I have been hiking for a few years but nothing really serious. My kids recently moved in with their dad which leaves me time to enjoy hiking camping etc. I want to hike the AT but want to make sure that I am prepared. Suggestions??
@Feisty-Muffin Thanks for the question!
You've gotten some really good information here so I'm not going to add on there. I just wanted to 1) let you know that I love your username and 2) offer some encouragement in your journey! Even the most seasoned of us were beginners at one point and we all had a lot to learn. This community is full of folks who are here to support you in your goal of hiking the AT and help you get the answers you need. I'm sure that you'll soon be weighing in on posts with your own expertise!
Yep, outdoor people are generally happy to share (when they can). I'm only active right now because I'm in town, I normally hit the trail for weeks at a time (3 weeks starting Friday, my version of "social distancing"!).
Hiking the 2000+ mile AT takes around 5 months and I think most NOBO people start in March or April so If you are thinking of hiking it this year you will probably need a crash course.
You will also need a budget ...roughly it takes about $5000 to hike the AT or about $1000 a month...and have your personal affairs under control. Having health insurance is definitely recommended.
I also recommend watching the some of the now many YouTube Vlogs of AT hikes and in particular Homemade Wanderlust (aka Dixie) to get a good idea of what it takes to do the AT. Just bear in mind that the bad parts are usually not filmed so it's not all the roses and unicorns as it might appear. Dixie is generally pretty honest.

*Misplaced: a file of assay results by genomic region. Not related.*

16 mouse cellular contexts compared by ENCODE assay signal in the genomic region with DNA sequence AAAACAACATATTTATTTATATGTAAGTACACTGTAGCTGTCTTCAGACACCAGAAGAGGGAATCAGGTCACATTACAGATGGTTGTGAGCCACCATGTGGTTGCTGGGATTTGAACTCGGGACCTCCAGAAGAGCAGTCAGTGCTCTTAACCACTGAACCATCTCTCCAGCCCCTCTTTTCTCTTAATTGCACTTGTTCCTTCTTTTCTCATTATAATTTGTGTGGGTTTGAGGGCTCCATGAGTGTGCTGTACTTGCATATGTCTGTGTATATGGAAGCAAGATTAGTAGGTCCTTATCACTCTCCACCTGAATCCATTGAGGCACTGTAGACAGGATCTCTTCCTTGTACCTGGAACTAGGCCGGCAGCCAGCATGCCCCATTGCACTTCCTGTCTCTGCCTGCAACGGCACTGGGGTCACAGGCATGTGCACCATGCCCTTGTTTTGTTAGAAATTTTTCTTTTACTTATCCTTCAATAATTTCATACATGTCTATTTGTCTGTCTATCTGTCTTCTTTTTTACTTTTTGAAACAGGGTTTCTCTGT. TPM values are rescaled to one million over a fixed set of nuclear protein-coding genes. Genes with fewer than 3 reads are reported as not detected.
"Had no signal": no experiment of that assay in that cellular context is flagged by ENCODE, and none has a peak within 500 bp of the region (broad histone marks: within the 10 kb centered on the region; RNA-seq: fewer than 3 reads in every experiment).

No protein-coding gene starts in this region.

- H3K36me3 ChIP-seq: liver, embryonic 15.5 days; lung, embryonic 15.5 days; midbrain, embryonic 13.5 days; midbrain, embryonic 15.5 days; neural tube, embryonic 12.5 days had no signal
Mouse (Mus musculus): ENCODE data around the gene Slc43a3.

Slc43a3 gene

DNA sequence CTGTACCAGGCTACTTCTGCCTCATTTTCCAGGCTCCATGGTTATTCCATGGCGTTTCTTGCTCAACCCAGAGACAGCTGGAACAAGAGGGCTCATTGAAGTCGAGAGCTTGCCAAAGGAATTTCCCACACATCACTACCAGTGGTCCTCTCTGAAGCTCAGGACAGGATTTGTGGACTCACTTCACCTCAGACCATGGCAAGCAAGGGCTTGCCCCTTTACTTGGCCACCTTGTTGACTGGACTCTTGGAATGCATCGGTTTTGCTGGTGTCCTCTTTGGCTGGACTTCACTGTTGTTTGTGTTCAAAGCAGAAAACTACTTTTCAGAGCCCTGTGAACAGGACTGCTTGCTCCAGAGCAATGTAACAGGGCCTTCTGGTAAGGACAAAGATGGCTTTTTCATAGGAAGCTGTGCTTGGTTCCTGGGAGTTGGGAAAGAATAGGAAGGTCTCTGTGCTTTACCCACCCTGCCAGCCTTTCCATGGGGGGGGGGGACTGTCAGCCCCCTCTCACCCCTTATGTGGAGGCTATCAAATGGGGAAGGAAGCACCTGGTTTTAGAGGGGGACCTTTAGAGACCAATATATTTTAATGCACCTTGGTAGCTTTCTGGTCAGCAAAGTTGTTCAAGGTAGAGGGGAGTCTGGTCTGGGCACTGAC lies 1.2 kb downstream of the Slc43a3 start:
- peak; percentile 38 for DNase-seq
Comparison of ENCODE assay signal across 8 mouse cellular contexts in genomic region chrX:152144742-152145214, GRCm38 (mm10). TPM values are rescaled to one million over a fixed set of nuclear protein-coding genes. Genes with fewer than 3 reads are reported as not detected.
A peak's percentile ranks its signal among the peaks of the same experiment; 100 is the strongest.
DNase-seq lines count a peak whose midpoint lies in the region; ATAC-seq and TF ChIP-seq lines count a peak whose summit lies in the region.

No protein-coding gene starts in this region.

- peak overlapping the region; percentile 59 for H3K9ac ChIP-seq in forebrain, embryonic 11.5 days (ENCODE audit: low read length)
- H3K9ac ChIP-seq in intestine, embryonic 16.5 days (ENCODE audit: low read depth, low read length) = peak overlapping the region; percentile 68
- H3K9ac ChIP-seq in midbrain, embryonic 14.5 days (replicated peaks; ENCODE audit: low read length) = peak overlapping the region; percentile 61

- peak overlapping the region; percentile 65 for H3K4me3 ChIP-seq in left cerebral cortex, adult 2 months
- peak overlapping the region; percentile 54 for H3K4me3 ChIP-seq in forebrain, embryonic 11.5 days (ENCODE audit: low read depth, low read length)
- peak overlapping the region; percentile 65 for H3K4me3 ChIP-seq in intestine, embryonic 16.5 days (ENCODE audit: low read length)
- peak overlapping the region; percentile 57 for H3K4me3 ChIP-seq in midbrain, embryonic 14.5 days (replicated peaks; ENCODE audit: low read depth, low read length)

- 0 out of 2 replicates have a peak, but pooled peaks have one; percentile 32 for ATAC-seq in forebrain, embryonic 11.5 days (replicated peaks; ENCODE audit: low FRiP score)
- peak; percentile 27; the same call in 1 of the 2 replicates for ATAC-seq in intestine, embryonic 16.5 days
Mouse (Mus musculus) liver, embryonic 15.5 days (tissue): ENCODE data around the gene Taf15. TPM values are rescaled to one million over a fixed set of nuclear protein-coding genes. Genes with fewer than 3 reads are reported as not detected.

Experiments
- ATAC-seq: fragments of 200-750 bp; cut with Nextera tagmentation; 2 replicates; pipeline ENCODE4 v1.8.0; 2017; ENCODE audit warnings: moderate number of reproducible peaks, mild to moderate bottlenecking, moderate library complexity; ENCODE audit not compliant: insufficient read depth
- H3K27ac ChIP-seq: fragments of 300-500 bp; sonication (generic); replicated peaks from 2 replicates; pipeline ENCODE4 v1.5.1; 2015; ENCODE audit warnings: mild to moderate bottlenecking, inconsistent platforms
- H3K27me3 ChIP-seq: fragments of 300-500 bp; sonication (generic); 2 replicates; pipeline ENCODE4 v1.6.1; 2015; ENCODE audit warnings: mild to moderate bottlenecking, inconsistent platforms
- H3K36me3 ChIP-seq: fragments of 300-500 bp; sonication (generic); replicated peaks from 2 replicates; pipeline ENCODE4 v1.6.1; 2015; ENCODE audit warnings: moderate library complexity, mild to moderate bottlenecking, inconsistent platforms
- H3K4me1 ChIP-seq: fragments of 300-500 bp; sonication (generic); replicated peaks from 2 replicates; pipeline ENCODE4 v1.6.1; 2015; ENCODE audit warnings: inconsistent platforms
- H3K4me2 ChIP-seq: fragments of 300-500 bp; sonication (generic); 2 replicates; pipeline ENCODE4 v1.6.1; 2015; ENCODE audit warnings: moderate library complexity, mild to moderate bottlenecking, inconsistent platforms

You already have great trail name in Feisty-Muffin so if that actually describes you I suspect you will do fine...so long as you can hike in the rain and aren't too squeamish about pooping in a semi public place.
@Feisty-Muffin That seems like the wrong thing to do. Instead of a through hike consider a section hike. That is much less of a commitment. You can go for an overnight or a week or a month... whatever. That is much less daunting and it gets you out there so you can see if it's really what you want to do. If not that there are many beautiful and amazing places you can go possibly local to you. It is actually much less daunting than a lot of the advice would indicate. For a short trip you can rent the expensive items tent, sleeping bag and pad and pack although personally I would get my own bag.
So don't give up. Just get started. You may not hike the whole AT this year but hiking the whole thing is an artificial goal. Make your own rules!
I guess more than anything I don't want to embarrass myself with junk gear. Your right nothing changes/ happens unless I make it change/happen. I have gear but not really good quality gear.
Cheap gear is not embarrassing. Inappropriate gear might be embarrassing but only if you let it be. Otherwise it is just a learning experience or funny or both.
I don't really know, but I am sure the AT, and many other trails, have been covered many times by less than quality gear. It is the quality of the hiker that is crucial. Gear is just a means to the end.
I started with cheap stuff and improved as my commitment grew. And by that time, i knew what the difference was, and why it mattered to me'
Check out your local hiking opportunities and start there. Easy to do, and no big financial commitment. The most important gear item is good foot gear.